This one might sound tricky to parents. It seems like a bit of a downer to start lecturing about how hard Grandma and Grandpa worked during their lives to now have the money to buy a new winter coat for Junior. (And they walked uphill to school both ways!) But there are ways to point out to your kid that others have, in fact, gone out of their way to help her. (“Wow, it’s really great that Nana came to visit you this weekend. I know she had to take a couple days off work, which is challenging for her, so she must really love us.”) Gratitude, as Prof. Robert Emmons, a University of California, Davis psychologist and leading researcher on gratitude, has written, is both the affirmation of goodness in the world and the process of figuring out where that goodness originates. Recognizing that other people are making an effort to bring good to us is at the heart of gratitude.
It sounds cliché, but doing good for others really does help you. There are a number of studies showing emotional and scholastic benefits for children who volunteer, but central to the gratitude discussion is a child’s recognition through volunteering not just of her own fortune, but of the hard work other people do. (Remember that cost element from Tip No. 3.) Work at a soup kitchen, and you start appreciating the food you have at home. Volunteer at an animal shelter, and you appreciate all the people at your vet’s office who have the job of cleaning up after the dogs and cats. Remember that the emphasis here is not on what your child is doing for other people, but what the volunteer experience is doing for her.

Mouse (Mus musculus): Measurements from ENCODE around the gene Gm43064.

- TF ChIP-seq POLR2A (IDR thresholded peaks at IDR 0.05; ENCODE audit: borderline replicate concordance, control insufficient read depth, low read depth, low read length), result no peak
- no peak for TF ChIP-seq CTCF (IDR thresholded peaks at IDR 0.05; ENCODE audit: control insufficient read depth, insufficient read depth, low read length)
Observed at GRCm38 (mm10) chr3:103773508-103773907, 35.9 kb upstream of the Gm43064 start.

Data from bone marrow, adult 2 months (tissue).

Let teens take the lead
Christine Carter, a sociologist and happiness expert at the University of California, Berkeley’s Greater Good Science Center, points out in her writing a challenge in teaching teens about gratitude: Developmentally, teens need to break away from their parents. Every time they take your advice or instruction about how to foster gratitude they are, in some ways, remaining dependent on you. (They want you to recognize their wisdom.) So how do you both encourage gratitude and promote independence?
Carter recommends letting teens lead family gratitude exercises. Tell your son, for instance, that you’d like to find ways of promoting gratitude – for yourself as much as anyone – and ask him for some suggestions on how to do that. Essentially, let him design the family gratitude project, whether that is journaling, dinner conversations, or anything else. She also suggests bringing gratitude into conversations about challenges. Ask your teen whether anything good came out of a bad experience at school, for instance, or whether there was anything he learned from a fight with his best friend. Don’t be preachy here; the point is to engage with respect, but to also subtly introduce the notion that despite negative experiences, there is still much for which to be grateful. And remember, resistance is your teen's developmental job. Try to be grateful for it. Really.